LONDON: A damning report into the Iraq war has bolstered embattled British opposition Labor leader Jeremy Corbyn but an intense battle for the party’s soul is still raging in the wake of the Brexit vote.
Veteran socialist Corbyn has hung on in the face of overwhelming pressure, clinging on after a vote of no confidence last week in which 75 percent of the party’s lawmakers voted against his leadership.
Now the anti-war campaigner and his youthful left-wing backers claim vindication in a report this week on Britain’s involvement in the 2003 Iraq invasion, even as analysts warn the party could split in two.
“Our party must never again be led by someone who is unrepentant in their record supporting war,” MP Jon Trickett told thousands of Corbyn supporters at a London rally on Wednesday, laying down the gauntlet for any potential usurpers.
Former civil servant John Chilcot found that then-Labor Prime Minister Tony Blair had taken Britain into a badly planned and woefully executed war.
Corbyn voted against the war and set up the Stop the War campaign group, as well as fiercely opposing Blair’s actions to make the party more centrist.
In contrast, many of those lining up against him voted to go to war and supported Blair’s reforms.
“The word Blairite is a synonym for evil” among the party’s far-left, said London School of Economics professor Charlie Beckett.
“It was always a crude label but now it (Chilcot) gives that term some moral force,” he said.
“Corbyn can stand there and say, ‘look maybe I am a peacemonger but I was right.’ There’s also the sense that it undermines rivals,” he added.
‘It’ll all settle down’
Labor MPs Angela Eagle and Owen Smith had both sounded out possible leadership bids after long-time euroskeptic Corbyn was accused of a lackluster campaign to keep Britain in the European Union.
They appear to have relented in the face of Corbyn’s support among party members, who propelled him to a landslide victory in last year’s leadership election.
“If you go to the membership he will win again,” said Beckett.
The competing claims to ownership of the party by Corbyn—who claims authority through its members—and the MPs—who claim authority through its voters—are at the heart of Labor’s impasse.
Among the 2,000 fervent supporters queuing for the south London rally, the moral case was clear.
“If the party doesn’t belong to the members, I don’t know who they think is going to do the voting or the work,” said Eileen Short, 60.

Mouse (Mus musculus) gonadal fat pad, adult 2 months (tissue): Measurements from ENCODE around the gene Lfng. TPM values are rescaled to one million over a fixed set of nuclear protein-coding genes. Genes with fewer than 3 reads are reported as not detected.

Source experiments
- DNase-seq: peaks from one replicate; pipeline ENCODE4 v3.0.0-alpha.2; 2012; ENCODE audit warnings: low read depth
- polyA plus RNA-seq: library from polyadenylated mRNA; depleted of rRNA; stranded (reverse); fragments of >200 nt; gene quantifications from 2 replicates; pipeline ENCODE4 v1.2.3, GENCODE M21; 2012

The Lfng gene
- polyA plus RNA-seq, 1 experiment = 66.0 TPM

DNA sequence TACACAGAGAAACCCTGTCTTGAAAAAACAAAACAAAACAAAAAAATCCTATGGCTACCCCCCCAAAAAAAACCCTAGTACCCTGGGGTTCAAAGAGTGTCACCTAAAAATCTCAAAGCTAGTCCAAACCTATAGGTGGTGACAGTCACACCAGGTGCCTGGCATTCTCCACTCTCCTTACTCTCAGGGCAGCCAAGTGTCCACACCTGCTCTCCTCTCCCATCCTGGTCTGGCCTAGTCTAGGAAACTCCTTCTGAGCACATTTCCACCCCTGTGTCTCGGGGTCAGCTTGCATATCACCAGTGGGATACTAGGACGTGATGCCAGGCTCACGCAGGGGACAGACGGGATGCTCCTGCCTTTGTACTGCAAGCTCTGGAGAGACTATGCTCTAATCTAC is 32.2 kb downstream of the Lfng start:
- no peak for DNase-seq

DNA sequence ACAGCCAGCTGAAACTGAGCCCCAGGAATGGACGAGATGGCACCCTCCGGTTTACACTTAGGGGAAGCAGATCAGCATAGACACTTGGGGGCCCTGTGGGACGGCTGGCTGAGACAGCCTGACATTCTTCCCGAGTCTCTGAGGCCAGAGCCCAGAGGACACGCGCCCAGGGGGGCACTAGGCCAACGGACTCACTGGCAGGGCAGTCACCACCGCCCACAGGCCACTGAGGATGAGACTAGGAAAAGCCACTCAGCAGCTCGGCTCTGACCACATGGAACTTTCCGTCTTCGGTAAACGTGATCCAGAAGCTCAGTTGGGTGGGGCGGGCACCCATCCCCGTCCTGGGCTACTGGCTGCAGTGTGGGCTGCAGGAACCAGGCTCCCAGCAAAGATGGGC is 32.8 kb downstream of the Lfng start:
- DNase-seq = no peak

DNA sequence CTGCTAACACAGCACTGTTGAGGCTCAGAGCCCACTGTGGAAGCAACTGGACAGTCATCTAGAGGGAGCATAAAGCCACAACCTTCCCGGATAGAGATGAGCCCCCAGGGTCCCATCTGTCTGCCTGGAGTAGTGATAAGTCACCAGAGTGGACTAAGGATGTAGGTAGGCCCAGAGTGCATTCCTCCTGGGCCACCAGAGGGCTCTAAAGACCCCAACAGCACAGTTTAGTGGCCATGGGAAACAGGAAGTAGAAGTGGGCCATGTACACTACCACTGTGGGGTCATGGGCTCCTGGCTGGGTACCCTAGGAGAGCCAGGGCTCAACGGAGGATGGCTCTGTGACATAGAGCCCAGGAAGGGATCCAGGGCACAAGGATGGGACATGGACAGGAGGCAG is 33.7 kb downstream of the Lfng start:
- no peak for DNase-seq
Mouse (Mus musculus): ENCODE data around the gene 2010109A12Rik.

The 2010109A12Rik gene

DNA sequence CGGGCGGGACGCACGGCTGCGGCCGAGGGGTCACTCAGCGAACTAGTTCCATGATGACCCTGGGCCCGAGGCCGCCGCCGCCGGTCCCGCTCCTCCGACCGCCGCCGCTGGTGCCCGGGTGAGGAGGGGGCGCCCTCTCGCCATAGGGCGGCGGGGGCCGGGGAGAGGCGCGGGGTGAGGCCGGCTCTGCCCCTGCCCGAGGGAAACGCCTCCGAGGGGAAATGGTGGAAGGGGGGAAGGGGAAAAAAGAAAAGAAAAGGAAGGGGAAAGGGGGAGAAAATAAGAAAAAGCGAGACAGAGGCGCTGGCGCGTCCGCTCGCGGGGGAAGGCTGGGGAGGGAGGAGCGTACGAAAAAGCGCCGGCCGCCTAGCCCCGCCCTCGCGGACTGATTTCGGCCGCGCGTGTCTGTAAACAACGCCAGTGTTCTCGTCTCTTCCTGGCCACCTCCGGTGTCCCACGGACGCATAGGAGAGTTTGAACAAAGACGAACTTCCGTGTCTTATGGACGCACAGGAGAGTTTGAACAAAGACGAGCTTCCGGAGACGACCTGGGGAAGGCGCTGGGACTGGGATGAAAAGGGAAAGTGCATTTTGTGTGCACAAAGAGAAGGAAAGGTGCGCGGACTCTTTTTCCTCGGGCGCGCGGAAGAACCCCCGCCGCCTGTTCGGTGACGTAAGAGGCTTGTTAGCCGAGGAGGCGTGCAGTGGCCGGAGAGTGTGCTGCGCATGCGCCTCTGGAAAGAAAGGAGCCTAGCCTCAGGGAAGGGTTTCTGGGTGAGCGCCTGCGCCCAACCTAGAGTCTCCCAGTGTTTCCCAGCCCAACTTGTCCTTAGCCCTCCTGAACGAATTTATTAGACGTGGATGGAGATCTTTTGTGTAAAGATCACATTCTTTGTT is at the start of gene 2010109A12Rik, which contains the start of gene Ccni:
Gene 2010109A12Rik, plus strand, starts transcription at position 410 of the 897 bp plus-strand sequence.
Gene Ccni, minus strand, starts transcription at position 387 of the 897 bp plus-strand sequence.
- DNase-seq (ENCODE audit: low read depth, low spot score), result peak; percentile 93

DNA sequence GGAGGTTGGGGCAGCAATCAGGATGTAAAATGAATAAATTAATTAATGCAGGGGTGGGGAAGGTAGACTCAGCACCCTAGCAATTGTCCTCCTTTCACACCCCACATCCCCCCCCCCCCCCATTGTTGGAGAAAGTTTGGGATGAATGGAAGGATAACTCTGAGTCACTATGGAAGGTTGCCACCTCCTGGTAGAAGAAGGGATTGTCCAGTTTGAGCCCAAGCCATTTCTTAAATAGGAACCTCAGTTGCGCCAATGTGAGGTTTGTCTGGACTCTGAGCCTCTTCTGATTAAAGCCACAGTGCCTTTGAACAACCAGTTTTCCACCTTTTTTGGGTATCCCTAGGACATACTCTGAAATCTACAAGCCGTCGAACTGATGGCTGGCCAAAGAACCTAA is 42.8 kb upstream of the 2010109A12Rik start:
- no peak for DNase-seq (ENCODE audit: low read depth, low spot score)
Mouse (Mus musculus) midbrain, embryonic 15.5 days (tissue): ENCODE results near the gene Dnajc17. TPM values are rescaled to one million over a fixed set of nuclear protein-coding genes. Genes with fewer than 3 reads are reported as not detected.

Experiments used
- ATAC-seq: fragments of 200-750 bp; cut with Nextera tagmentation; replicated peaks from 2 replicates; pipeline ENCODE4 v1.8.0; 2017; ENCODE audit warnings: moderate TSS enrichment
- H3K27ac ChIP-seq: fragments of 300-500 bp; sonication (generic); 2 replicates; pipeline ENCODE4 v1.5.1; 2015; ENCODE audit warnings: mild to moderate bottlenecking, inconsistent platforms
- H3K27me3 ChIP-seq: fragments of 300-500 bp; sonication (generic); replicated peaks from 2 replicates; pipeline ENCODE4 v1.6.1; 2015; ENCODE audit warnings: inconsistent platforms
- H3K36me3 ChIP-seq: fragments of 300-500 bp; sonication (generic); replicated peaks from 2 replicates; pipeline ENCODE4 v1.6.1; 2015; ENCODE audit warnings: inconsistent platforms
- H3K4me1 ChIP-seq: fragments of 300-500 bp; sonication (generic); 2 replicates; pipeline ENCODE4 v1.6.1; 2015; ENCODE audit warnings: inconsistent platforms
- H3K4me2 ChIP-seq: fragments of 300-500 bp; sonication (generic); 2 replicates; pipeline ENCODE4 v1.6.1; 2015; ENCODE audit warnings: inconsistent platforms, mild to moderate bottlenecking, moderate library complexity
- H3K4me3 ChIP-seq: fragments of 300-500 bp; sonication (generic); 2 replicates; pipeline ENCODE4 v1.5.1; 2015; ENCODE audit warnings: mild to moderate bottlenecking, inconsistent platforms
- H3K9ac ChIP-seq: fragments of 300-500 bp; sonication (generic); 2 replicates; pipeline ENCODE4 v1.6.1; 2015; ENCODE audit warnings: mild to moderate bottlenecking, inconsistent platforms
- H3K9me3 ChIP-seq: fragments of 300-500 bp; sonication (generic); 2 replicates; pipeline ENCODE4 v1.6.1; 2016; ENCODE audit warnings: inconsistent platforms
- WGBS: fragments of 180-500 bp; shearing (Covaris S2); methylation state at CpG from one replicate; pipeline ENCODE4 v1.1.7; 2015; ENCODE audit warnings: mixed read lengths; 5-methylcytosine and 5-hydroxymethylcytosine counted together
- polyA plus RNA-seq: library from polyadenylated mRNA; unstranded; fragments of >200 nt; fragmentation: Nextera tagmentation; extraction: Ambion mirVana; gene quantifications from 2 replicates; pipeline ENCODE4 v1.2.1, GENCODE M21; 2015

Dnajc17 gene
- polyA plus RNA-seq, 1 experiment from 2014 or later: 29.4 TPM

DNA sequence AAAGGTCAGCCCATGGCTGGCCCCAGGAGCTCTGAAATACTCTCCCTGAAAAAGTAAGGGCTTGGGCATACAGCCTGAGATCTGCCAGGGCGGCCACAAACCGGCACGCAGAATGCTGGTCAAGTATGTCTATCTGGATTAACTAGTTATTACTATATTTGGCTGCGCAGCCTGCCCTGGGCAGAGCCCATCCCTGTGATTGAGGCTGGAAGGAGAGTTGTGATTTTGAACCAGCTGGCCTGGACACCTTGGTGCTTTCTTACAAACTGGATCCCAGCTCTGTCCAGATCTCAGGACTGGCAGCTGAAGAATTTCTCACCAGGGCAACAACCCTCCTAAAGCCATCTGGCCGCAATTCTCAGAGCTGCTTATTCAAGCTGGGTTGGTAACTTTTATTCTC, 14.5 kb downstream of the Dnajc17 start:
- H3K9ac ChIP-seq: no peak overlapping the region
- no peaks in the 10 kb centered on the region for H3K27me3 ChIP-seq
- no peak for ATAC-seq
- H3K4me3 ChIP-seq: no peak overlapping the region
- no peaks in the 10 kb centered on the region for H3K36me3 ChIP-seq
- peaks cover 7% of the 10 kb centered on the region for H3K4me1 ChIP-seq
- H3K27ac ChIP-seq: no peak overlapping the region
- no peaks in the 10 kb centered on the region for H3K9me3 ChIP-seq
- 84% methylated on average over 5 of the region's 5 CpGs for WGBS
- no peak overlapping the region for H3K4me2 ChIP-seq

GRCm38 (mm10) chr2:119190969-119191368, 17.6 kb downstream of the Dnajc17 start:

Corbyn underlined the point in an article for the Guardian newspaper on Friday, saying: “MPs need to respect the democracy of our party and the views of Labor’s membership, which has increased by more than 100,000 to over half a million.”
John McDonnell, Corbyn’s shadow finance minister, told the BBC: “He’s the leader of the party. That’s the end of that… I think it’ll all settle down.”
‘Attack after attack’
But there is little prospect of that after the vote in which 172 Labor MPs out of a total of 230 in parliament voted in a secret ballot against Corbyn and only 40 supported him.
With no other mechanism to remove the leader other than a leadership challenge and a vote by party members, a war of attrition looks more likely.
“He’s an ideologue and his ideology is to take over the Labor Party completely, so Chilcot is grist to his mill,” John McTernan, Blair’s former policy strategist, told Agence France-Presse. “He wants to hold on until… Labor becomes an ultra-left party, bigger than any ultra-left party has been in British history, but smaller than any Labor Party has ever been.”
A split of the party is not beyond reason, according to Financial Times political columnist Janan Ganesh.
“Labor MPs must try to remove Mr Corbyn,” he wrote. “But if the mission fails, political logic and the national interest both argue for a breakaway.”
McTernan doubted that “95 percent of MPs” would leave and hand Corbyn the party’s “name, history and heritage.”
Instead, he predicted MPs would launch “attack after attack—waves after waves” even as high-stakes Brexit negotiations loom in which Labor will have an important say despite being in opposition.
“The Conservative Party has certainly got divisions but it’s getting its act together,” Beckett said. “They’ll be able to stand by and watch Labor continue to tear itself to pieces.”